About 120 years passed between the initial interest in the map-colouring problem and its eventual conquest. Kenneth Appel, Wolfgang Haken and John Koch finally demonstrated that four colours are sufficient, but their proof is one of the most controversial in the whole of mathematics. This is because only part of the proof was completed in the traditional fashion with pencil and paper. Appel and Haken actually showed that all maps can either be coloured with four colours or they are equivalent to almost two thousand ‘irreducible’ maps. They then turned the problem over to a computer. With the assistance of John Koch, they programmed the computer to check through these irreducible cases. On 21 June 1976 they announced the four colour problem had been solved. No one doubts the computer analysis shows the truth of the four colour theorem, but some mathematicians remain uncomfortable about a proof so unwieldy that a machine is required to scrutinize many more exceptional cases than a human could check. Following the original proof, the number of irreducible cases has been reduced, but the proof still requires a computer to test these cases.

Since Plato, many mathematicians have regarded themselves as intrepid explorers of an abstract realm of ideal mathematical objects. Computer aided proofs raise important philosophical questions about the nature of mathematical proof and challenge the status of pure mathematics.

Further Information

For more information about the four colour theorem, see Four Colours Suffice by Robin Wilson (Penguin 2002).

 

{ 2 comments… read them below or add one }

Julius Mazzarella September 25, 2018 at 3:08 pm

Interesting article …using computers to compete proofs!

On the other hand the data at the LHC is reduced by computers making what I imagine to be very similar calculations and scientists take them to be correct at face on a daily basis.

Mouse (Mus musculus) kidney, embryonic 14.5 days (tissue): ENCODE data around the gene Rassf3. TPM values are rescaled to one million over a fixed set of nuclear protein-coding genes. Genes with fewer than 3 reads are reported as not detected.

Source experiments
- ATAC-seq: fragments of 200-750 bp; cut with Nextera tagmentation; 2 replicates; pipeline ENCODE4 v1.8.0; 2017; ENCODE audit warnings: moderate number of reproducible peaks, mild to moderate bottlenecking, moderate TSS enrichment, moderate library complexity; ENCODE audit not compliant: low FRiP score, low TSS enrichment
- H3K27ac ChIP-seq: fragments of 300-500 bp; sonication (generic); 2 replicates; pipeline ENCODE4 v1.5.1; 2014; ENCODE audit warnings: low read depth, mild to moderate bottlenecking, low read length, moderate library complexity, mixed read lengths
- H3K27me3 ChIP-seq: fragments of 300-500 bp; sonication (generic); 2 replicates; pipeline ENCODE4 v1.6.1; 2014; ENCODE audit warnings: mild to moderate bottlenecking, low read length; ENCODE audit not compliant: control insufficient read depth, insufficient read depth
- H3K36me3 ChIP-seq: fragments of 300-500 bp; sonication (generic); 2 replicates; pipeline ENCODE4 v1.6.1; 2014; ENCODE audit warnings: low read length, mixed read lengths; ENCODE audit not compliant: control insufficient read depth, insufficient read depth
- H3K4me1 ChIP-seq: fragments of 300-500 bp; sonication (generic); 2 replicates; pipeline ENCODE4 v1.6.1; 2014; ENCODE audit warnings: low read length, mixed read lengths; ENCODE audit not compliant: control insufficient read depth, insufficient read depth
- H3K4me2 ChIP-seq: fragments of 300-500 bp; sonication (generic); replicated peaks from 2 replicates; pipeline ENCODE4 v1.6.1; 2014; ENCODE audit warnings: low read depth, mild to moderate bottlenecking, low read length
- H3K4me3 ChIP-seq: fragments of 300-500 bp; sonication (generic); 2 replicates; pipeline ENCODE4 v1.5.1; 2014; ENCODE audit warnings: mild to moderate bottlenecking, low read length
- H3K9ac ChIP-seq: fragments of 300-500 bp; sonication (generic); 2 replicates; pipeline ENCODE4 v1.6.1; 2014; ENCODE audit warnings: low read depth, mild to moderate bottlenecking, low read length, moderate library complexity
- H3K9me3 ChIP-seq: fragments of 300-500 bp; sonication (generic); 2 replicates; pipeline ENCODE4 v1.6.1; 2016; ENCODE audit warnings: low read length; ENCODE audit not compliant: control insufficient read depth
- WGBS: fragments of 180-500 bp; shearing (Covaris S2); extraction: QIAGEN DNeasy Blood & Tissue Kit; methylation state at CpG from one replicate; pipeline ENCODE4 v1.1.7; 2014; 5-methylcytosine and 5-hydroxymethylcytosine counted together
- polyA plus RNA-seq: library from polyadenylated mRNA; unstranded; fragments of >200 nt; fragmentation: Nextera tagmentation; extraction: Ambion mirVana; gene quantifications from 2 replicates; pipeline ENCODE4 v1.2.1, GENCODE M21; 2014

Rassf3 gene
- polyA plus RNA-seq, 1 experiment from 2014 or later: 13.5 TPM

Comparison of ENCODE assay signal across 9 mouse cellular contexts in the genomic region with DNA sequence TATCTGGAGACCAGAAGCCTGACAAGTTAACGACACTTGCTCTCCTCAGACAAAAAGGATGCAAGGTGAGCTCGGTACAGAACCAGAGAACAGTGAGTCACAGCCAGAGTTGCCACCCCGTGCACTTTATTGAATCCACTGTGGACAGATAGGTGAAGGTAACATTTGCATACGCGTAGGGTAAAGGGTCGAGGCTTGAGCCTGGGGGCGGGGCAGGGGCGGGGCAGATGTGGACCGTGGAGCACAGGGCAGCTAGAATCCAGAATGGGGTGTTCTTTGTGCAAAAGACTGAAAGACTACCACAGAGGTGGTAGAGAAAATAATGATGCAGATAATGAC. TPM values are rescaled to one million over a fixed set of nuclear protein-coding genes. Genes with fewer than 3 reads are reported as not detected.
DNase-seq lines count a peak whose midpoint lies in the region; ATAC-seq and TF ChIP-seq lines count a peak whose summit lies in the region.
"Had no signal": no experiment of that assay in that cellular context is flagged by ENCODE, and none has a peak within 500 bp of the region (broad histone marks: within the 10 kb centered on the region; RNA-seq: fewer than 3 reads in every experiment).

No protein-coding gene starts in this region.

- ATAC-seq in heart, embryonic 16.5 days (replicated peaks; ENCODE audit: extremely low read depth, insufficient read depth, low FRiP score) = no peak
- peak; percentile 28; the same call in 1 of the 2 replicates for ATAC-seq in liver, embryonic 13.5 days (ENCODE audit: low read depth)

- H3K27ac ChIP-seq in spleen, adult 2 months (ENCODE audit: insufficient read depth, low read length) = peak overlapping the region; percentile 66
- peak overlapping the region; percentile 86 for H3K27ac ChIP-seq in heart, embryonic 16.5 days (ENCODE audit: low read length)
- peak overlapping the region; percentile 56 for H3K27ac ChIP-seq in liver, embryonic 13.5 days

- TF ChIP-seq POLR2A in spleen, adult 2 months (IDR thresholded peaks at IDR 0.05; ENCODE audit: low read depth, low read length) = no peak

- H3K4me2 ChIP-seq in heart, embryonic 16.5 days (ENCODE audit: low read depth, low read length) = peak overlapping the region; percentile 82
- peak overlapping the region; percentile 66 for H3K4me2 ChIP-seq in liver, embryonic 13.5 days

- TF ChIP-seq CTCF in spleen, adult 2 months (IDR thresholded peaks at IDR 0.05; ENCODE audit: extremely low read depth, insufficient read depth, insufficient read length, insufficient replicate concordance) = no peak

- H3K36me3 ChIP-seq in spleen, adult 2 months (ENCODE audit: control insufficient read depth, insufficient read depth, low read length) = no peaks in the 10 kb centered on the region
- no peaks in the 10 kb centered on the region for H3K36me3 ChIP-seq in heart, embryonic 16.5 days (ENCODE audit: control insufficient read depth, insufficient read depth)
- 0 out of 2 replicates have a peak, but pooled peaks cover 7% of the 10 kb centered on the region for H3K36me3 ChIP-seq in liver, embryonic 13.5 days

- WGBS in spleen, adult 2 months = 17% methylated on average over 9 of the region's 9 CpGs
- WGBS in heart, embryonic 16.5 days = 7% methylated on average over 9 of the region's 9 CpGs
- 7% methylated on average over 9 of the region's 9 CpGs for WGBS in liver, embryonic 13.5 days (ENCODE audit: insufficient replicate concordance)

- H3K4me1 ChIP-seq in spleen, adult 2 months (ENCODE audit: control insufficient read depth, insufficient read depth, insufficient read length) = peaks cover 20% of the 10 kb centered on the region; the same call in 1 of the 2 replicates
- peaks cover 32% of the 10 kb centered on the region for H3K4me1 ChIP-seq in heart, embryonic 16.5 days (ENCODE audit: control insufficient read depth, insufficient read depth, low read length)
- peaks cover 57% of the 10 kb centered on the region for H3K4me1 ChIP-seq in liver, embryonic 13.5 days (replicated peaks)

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Nicholas Mee September 27, 2018 at 2:01 pm

No one doubts the conclusion of the computer program and that is why it is a problem.

Mathematicians worship at the Temple of Rationality. If there are true statements whose proof cannot be understood by anyone, this threatens the whole enterprise of mathematics. Euclid’s Elements epitomises mathematics. It consists of rational proofs of simple propositions that are then used to prove ever more sophisticated results. What counts to a mathematician is not so much whether a particular statement is true, but how we know it to be true. Only by understanding why mathematical results are true is it possible to continue building the edifice of mathematics.

The problem of a statement that can be shown to be true, but whose proof cannot be understood reminds me of a simple result of Euclid’s known as the pons asinorum about the angles of an isosceles triangle. The proof is illustrated with a diagram that looks rather like a wooden medieval bridge, but the name alludes to the proof as a bridge to the rest of geometry. Anyone who could not understand the proof would be unable to cross the bridge and explore the wonders of mathematics.

Even if mathematical puzzles such as the Four Colour Problem do not keep us awake at night, there are philosophical issues that everyone wrestles with at one time or another. Imagine a computer that could definitively answer such questions, but we could never know why the answer was true. For instance, take a computer, rather like the one envisaged by Douglas Adams in The Hitchhikers Guide to the Galaxy. If such a computer could definitively determine whether or not God exists, but we could never understand how it reached its conclusion this would seriously threaten our status as rational beings. How would humanity respond? This is, of course, just a colourful analogy. I’m not suggesting that should a computer program is possible.